Pipeline company TransCanada asked the NPPD to have transmission lines in place for the planned oil pipeline from Canada by the end of 2014. This week, Tom Kent, chief operating officer at the NPPD, was quoted by the Columbus (Neb.) Telegram as saying that was "wishful thinking."
Nebraskan concerns about the route for the pipeline prompted TransCanada to develop a news route to avoid the state's sensitive Sand Hills ecosystem.
TransCanada spokesman Shawn Howard told United Press International the NPPD issue wasn't a surprise.
"This is not a matter that is a surprise to TransCanada and we are planning accordingly and continuing to work with Nebraska officials," he said. "The reroute process in Nebraska has impacted much of the timing and scope of these transmission lines."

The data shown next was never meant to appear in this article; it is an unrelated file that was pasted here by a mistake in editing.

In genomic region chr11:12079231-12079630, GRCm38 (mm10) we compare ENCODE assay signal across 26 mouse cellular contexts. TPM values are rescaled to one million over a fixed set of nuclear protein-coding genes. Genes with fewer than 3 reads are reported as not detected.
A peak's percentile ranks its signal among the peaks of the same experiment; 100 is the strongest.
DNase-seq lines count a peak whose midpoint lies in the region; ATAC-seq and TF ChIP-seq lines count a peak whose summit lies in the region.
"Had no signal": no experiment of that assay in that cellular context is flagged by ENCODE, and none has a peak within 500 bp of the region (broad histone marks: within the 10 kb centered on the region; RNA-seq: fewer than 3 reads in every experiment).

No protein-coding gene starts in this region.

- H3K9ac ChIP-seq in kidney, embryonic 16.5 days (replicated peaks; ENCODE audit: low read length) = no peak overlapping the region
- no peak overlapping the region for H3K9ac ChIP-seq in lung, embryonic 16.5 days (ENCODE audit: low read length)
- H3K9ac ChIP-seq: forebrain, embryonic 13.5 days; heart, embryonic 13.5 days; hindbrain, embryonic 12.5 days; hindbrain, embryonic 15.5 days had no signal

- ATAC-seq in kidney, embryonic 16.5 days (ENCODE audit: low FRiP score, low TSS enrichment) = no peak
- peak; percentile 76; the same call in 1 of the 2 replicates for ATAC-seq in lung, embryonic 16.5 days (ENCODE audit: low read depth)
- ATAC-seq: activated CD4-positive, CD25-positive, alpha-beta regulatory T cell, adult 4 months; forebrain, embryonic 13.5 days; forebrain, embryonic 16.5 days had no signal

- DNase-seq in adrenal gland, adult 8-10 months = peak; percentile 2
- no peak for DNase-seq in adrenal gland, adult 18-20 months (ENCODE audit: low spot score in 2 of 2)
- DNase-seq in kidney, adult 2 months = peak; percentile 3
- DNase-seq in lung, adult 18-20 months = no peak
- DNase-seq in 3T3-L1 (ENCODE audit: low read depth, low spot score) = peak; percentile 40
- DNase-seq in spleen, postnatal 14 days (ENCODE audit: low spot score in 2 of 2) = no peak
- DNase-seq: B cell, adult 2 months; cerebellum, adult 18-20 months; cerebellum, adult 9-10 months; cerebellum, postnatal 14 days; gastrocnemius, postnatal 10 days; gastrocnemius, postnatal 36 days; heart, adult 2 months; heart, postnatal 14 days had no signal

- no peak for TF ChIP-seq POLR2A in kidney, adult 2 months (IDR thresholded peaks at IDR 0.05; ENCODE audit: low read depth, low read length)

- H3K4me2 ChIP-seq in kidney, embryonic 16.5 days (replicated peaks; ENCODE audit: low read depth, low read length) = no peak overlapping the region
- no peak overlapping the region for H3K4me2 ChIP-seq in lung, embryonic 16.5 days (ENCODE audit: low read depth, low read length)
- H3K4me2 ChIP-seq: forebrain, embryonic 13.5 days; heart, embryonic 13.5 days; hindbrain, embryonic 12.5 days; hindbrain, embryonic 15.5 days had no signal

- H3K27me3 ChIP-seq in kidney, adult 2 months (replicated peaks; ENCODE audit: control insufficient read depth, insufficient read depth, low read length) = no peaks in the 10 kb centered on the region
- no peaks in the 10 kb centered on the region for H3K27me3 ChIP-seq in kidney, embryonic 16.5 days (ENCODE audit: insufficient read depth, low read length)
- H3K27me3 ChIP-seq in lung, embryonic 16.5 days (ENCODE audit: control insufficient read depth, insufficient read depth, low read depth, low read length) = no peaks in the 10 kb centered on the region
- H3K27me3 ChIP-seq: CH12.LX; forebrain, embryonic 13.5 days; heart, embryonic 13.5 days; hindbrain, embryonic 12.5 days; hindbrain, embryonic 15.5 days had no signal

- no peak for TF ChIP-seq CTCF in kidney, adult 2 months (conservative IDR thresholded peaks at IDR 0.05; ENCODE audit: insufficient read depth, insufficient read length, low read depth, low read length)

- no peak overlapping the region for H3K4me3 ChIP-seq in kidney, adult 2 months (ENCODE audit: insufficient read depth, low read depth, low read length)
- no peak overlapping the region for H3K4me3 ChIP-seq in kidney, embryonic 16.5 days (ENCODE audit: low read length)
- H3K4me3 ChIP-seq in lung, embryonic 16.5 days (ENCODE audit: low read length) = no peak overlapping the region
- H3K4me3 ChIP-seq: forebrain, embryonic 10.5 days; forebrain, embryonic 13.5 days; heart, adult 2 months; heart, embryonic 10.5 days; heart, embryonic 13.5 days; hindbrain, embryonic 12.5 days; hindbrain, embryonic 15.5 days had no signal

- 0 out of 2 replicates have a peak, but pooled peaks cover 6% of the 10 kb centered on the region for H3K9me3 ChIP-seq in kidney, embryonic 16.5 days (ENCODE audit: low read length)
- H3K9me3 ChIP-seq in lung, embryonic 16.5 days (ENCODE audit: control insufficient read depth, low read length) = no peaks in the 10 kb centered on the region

Thousands of protesters gathered last weekend in Washington to protest the pipeline. Supporters of the project see it as a way to ensure regional energy security while boosting the North American economy. Opponents say the type of oil designated for Keystone XL, dubbed tar sands oil, poses a significant environmental risk.
Alex Pourbaix, TransCanada's president of energy and oil pipelines, said during a news conference Tuesday that environmental concerns over tar sands "have been overstated."